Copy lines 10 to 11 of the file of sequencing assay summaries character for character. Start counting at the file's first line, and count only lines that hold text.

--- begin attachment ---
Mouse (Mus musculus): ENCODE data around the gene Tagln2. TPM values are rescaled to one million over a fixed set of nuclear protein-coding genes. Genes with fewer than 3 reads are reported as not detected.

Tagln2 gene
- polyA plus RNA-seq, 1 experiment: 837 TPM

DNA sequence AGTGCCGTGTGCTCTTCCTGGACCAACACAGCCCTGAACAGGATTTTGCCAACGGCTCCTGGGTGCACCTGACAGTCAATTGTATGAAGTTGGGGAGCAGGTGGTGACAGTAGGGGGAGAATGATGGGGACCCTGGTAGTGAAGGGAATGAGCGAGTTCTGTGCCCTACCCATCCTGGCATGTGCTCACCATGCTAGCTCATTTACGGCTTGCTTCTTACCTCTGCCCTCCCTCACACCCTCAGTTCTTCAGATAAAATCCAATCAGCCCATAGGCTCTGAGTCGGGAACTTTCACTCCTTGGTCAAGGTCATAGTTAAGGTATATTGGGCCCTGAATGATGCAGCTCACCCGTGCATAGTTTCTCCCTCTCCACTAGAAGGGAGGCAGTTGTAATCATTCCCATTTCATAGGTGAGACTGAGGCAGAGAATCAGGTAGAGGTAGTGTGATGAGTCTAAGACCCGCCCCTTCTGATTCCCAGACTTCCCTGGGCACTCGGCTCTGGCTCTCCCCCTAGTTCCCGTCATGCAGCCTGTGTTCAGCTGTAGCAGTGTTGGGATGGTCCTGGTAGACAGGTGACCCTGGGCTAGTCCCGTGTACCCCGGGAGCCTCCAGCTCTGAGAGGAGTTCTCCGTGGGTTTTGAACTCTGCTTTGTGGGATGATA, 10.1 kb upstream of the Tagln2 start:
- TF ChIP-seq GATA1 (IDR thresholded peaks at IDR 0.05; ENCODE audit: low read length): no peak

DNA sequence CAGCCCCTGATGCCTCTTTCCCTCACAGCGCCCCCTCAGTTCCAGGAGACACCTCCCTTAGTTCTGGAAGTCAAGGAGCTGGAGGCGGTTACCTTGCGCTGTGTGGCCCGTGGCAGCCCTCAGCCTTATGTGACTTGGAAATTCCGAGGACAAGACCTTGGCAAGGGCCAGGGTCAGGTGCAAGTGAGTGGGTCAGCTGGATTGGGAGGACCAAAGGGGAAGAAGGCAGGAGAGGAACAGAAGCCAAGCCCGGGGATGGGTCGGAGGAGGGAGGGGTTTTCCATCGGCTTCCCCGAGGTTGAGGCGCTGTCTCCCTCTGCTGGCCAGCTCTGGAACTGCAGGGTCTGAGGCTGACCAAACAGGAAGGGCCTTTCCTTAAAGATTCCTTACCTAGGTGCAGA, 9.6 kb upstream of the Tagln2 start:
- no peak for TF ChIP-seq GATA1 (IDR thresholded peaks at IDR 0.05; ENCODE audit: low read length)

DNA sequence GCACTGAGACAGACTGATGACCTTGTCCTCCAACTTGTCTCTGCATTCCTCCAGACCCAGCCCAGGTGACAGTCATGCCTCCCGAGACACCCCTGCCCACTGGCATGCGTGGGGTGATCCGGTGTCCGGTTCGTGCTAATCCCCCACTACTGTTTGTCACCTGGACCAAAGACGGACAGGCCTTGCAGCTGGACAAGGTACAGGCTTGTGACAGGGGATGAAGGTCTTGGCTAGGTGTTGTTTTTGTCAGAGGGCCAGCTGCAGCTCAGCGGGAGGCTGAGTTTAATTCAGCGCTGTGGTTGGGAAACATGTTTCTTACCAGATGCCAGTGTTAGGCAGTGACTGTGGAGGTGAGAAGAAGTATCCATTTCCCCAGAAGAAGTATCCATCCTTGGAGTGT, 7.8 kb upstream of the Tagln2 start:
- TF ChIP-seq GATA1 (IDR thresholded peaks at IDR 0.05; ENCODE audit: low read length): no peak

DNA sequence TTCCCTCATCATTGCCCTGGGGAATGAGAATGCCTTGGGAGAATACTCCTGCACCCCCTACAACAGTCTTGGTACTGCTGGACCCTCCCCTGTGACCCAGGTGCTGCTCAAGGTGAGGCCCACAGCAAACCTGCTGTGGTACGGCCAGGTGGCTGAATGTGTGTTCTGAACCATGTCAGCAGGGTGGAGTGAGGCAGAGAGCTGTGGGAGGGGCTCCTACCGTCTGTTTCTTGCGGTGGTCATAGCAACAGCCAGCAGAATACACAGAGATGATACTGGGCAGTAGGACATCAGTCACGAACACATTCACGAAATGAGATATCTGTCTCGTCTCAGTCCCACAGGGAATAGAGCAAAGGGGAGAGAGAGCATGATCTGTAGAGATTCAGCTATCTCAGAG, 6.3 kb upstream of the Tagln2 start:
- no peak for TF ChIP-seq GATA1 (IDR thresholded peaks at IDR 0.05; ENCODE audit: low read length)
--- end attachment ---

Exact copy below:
DNA sequence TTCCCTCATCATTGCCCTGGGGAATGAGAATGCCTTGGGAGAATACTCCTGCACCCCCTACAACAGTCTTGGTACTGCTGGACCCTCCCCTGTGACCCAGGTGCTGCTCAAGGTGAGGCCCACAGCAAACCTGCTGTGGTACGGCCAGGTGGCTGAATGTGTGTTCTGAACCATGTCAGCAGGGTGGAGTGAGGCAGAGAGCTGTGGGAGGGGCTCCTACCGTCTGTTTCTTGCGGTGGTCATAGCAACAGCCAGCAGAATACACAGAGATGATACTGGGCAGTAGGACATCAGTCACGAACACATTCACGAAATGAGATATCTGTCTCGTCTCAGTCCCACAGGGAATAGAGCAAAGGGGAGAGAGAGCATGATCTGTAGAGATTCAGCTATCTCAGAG, 6.3 kb upstream of the Tagln2 start:
- no peak for TF ChIP-seq GATA1 (IDR thresholded peaks at IDR 0.05; ENCODE audit: low read length)